Thursday, February 27, 2014 To view the full text of these opinions, please visit: http://www.courts.wa.gov/opinions/index.cfm?fa=opinions.recent or Lexis subscribers may use the links below to access the cases on either lexis.com or Lexis Advance.
The Washington Supreme Court filed 4 new opinions and Division Three of the Court of Appeals filed 1 new published opinion and ordered the publication of 1 additional opinion on Thursday, February 27, 2014
1. PT Air Watchers v. State No. 88208-8 (February 27, 2014) 2014 Wash. LEXIS 160 (lexis.com)
2014 Wash. LEXIS 160 (Lexis Advance)
Areas: GOVERNMENT RELATIONS AND ADMINISTRATIVE LAW; PROPERTY AND LAND USE LAW
Brief: The Department of Ecology, in determining that no environmental impact statement was necessary for the proposed energy cogeneration project, did not fail to adequately consider the effects of carbon dioxide emissions and demand for woody biomass from the state's forests. Also, the project is exempt from the EIS requirement as part of an energy recovery facility that existed before January 1, 1989. Ecology adequately reviewed the relevant information in determining that the project would not have significant impacts on the environment, and the project is exempt from the EIS requirement as part of an energy recovery facility that existed before January 1, 1989.
2. State v. Hinton No. 87663-1 (February 27, 2014) 2014 Wash. LEXIS 159 (lexis.com)
2014 Wash. LEXIS 159 (Lexis Advance)
Areas: CRIMINAL LAW
Brief: The police detective’s reading of the text messages on the cell phone seized from the individual who was arrested for possession of heroin that were sent by the defendant violated the defendant’s privacy rights under Wash. Const. art. I, § 7.
3. State v. Roden No. 87669-0 (February 27, 2014) 2014 Wash. LEXIS 158 (lexis.com)
2014 Wash. LEXIS 158 (Lexis Advance)
Brief: The police detective’s browsing through the text messages on the cell phone seized from the individual who was arrested for possession of heroin that were sent by the defendant violated the defendant’s privacy rights under the privacy act, chapter 9.73 RCW.
4. State v. MacDicken No. 88267-3 (February 27, 2014) 2014 Wash. LEXIS 161 (lexis.com)
2014 Wash. LEXIS 161 (Lexis Advance)
Brief: Police officers may search an arrestee's person and articles closely associated with his or her person at the time of arrest without violating either the Fourth Amendment or Wash. Const. art. I, § 7. In this case, the bags carried by the defendant, which the arresting officers moved a car's length away before searching them, were closely associated with the defendant at the time of his arrest and were subject to search without a warrant.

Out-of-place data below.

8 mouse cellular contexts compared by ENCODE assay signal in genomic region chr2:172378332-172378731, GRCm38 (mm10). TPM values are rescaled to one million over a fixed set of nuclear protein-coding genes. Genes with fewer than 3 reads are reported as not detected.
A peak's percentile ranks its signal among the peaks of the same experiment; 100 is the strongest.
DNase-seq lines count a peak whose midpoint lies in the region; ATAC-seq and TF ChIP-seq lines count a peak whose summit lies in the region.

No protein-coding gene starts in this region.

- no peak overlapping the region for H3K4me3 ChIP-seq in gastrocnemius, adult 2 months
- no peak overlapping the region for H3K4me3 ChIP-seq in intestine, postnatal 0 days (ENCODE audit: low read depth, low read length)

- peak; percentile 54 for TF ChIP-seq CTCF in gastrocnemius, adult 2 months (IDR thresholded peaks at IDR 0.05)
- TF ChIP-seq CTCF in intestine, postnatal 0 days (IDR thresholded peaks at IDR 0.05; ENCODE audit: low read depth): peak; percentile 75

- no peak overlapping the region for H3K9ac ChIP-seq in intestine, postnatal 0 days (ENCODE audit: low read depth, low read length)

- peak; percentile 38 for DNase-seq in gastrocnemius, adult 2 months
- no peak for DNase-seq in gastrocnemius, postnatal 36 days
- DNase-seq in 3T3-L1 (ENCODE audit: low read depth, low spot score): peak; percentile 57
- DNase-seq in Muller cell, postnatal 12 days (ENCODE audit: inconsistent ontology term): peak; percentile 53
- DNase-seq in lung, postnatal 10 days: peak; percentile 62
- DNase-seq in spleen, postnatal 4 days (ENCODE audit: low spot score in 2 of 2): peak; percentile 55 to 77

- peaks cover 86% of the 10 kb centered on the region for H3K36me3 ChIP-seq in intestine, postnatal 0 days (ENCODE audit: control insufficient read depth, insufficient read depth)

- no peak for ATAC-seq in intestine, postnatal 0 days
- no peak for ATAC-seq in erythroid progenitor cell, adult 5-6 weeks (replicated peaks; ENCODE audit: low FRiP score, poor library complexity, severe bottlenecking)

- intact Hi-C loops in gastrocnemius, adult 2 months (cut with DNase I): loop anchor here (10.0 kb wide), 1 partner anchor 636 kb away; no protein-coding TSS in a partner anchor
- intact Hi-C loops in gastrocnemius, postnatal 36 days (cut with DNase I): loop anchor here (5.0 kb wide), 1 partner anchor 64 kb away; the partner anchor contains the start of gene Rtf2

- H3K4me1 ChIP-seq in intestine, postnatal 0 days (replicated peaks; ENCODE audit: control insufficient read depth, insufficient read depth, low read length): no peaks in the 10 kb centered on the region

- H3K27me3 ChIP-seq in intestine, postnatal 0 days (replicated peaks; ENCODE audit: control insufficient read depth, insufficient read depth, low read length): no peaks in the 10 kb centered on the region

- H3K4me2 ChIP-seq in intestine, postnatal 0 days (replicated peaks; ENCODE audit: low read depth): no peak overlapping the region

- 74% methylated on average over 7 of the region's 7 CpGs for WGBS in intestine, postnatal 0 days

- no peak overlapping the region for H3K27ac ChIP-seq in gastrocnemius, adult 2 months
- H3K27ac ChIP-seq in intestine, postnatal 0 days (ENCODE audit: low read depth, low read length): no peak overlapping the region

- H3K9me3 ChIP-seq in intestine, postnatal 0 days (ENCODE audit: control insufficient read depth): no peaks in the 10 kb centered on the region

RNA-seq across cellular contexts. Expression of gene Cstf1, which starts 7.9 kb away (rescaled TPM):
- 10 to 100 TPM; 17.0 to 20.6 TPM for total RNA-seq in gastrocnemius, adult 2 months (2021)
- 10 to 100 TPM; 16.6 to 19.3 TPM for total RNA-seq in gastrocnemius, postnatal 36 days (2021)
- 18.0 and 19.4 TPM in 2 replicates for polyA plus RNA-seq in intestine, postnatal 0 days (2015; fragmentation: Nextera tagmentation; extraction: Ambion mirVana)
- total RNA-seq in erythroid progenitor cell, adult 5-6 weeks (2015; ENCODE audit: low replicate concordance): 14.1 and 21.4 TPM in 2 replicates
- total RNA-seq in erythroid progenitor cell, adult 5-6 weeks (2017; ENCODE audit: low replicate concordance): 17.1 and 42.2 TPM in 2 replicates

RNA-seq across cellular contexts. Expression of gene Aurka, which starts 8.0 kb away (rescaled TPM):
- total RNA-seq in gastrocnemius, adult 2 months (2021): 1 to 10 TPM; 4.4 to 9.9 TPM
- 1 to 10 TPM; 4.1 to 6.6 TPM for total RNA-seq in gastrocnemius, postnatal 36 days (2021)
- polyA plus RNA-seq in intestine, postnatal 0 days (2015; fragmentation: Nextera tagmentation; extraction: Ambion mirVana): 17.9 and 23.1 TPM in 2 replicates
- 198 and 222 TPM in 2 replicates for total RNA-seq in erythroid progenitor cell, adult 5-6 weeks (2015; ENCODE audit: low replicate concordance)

Court of Appeals:
1. Segura v. Cabrera No. 31118-0 (February 27, 2014) 2014 Wash. App. LEXIS 445 (lexis.com)
2014 Wash. App. LEXIS 445 (Lexis Advance)
Areas: COURTS; PERSONAL INJURY AND INSURANCE LAW; PROPERTY AND LAND USE LAW
Brief: Emotional distress damages are not recoverable as actual damages in a relocation assistance claim under RCW 59.18.085(3).
2. Predisik v. Spokane School District No. 81 No. 31176-7 (filed January 23, 2014; ordered published February 27, 2014) 2014 Wash. App. LEXIS 148 (lexis.com)
2014 Wash. App. LEXIS 148 (Lexis Advance)
Areas: GOVERNMENT RELATIONS AND ADMINISTRATIVE LAW
Brief: The plaintiffs were teachers who were placed on administrative leave pending investigations into alleged misconduct. The school district received public disclosure requests for information regarding the allegations against the teachers. Consequently, the district notified the teachers of the specific documents that it would be disclosing. The teachers sought to enjoin disclosure, claiming that the records are exempt from disclosure under RCW 42.56.230(3), as personal information maintained in an employee's file, and under RCW 42.56.240(1), as investigative records compiled by an investigative agency. The trial court determined that the records were not subject to an exemption and ordered disclosure with the teachers' names redacted from the records. Concluding that the teachers do not have a privacy interest in the redacted records, the Court of Appeals affirmed the trial court.
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